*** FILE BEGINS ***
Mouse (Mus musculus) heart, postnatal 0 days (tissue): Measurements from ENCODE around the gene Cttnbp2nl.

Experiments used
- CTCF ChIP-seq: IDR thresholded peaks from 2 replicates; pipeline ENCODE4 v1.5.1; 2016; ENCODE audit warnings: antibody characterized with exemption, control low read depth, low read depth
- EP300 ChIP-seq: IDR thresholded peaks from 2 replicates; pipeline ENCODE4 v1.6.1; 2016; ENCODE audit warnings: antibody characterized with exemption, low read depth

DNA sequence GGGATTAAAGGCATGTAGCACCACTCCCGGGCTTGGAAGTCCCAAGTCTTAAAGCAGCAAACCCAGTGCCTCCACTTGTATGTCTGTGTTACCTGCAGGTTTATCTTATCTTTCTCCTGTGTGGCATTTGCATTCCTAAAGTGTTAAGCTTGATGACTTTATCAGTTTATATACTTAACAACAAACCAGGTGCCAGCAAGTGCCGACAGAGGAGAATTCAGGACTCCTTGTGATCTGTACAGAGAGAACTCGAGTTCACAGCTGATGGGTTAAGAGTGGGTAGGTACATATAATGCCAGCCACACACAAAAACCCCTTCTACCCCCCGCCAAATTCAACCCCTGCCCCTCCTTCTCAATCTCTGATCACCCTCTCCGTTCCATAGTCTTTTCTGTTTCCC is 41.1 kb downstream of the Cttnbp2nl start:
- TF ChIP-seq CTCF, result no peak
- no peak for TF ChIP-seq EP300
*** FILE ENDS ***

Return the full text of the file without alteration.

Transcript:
Mouse (Mus musculus) heart, postnatal 0 days (tissue): Measurements from ENCODE around the gene Cttnbp2nl.

Experiments used
- CTCF ChIP-seq: IDR thresholded peaks from 2 replicates; pipeline ENCODE4 v1.5.1; 2016; ENCODE audit warnings: antibody characterized with exemption, control low read depth, low read depth
- EP300 ChIP-seq: IDR thresholded peaks from 2 replicates; pipeline ENCODE4 v1.6.1; 2016; ENCODE audit warnings: antibody characterized with exemption, low read depth

DNA sequence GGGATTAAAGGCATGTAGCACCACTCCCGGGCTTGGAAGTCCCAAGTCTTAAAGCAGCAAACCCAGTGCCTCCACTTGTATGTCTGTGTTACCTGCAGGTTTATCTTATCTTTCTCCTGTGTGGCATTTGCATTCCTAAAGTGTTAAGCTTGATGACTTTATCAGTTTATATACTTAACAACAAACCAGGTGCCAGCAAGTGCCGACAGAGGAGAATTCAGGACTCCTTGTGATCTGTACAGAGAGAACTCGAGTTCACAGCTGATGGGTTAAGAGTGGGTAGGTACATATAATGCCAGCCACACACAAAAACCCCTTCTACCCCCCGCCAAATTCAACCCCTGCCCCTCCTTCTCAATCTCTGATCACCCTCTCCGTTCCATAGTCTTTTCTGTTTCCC is 41.1 kb downstream of the Cttnbp2nl start:
- TF ChIP-seq CTCF, result no peak
- no peak for TF ChIP-seq EP300